> Putting the host-meta at a well known location and treating it authoritative across URI schemes breaks these rules.
> The authors of LRDD made the choice to use a well known location file fully understanding the issues.
> They have concluded that the adoption benefits of breaking the W3C rules outweigh the negative consequences.
> I think that signed XRD mitigate a number of the issues if people actually check the signature.
> Some people see this as a small thing, others as yet another step towards the destruction of the web.
> Personally I argued for the DNS SRV record approach,  I lost that debate.  (I am used to that)
> If others want to take it up that is fine with me,  but I am not going to hold up moving forward on discovery on this point.
> The LRDD group did not make there choice out of ignorance,  it was quite deliberate.
> So what Identifier types are you thinking of?
> http:/https: URL
> acct:  email looking identifiers
> other?
> Do you think some should be MTI (Mandatory to Implement)  and others optional?
> Regards
> John B.
> On 2010-04-14, at 8:36 PM, SitG Admin wrote:
>>> Shade,  is there specific language that you would like in the charter?
>> I *would* like to see OpenID open to more than one discovery mechanism; you already have this outlined in the charter ("or family of discovery specifications").
>> The point Phillip made (that drew my attention to this thread) was about DNS support for fitting into the internet architecture, but other discovery methods being "in addition to" DNS; since DNS has been supporting the browser redirects OpenID uses for discovery so far (not RP's discovering OP's, but users aren't redirected to an IP address), it seems to be that the charter directs its WG to come up with a viable alternative to DNS.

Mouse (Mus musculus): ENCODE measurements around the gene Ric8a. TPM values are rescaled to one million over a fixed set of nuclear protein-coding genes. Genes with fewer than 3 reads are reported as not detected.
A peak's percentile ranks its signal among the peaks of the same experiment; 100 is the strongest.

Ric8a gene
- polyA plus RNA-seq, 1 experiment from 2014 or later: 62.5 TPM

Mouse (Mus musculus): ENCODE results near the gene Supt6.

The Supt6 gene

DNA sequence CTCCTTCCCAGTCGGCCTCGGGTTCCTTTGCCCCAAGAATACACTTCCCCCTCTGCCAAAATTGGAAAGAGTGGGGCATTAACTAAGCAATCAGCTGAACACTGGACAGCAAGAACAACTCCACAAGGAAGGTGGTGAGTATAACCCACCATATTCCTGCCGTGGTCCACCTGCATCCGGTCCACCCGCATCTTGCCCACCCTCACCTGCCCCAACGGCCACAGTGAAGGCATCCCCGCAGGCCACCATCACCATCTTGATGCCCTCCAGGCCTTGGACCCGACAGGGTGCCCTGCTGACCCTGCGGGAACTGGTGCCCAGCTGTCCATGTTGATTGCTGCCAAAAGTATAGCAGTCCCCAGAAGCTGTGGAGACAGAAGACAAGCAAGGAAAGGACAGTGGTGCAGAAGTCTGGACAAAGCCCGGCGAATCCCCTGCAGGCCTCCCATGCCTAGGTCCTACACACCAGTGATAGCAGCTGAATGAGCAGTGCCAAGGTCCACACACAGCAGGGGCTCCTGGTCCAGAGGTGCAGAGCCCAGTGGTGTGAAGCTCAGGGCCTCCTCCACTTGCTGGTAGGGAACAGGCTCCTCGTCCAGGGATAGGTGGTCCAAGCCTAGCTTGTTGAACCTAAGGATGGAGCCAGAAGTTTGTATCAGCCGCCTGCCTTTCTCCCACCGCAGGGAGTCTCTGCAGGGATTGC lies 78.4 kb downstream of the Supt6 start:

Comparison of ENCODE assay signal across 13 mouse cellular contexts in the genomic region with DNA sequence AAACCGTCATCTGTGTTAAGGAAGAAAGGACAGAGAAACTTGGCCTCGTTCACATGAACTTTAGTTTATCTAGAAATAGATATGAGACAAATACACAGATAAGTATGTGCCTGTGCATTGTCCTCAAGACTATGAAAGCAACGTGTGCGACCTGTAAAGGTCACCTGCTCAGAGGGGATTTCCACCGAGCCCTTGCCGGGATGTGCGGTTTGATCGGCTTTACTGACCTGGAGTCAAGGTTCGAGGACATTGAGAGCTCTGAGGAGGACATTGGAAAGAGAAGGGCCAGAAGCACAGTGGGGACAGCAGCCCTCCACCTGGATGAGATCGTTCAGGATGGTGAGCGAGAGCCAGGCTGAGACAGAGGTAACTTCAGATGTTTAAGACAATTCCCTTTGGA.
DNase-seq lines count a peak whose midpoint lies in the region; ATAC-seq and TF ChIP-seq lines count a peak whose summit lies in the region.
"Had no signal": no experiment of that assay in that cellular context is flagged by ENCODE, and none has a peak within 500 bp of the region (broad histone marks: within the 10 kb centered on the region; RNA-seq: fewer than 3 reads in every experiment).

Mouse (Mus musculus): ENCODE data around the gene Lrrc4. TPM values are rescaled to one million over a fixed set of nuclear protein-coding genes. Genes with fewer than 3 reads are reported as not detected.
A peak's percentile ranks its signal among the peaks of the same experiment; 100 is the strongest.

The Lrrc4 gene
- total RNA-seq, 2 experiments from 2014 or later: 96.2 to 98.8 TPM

>> Is the non-goal of v2.0 compatibility an abdication to another WG, or is OpenID v.Next intended to be a complete replacement for OpenID v2.0?
>> I think that requiring IDP's to be able to adjust (and, requisitely, *have*) SRV records restricts ordinary users from being able to create/control their own URI endpoints; if the user is to have any power in this regard, *they* should be able to declare that their IDP is reliable enough *for them*. Not trusting it would be RP's choice, not a restriction of the spec.
>> I do not want to see OpenID reliant upon the centralized DNS system. If it bootstraps from there and then switches to Web of Trust, ambivalence; if it can try alternate DNS systems (*cough* Tor) instead / alternatively / in parallel, happiness. I would conditionally extend that, *if* DNS support is written into the charter, I would like it to be treated no differently from other discovery methods.
>> -Shade
> _______________________________________________
> specs mailing list
> specs at lists.openid.net
> http://lists.openid.net/mailman/listinfo/openid-specs

New Website: http://hallambaker.com/
View Quantum of Stupid podcasts, Tuesday and Thursday each week,

More information about the specs mailing list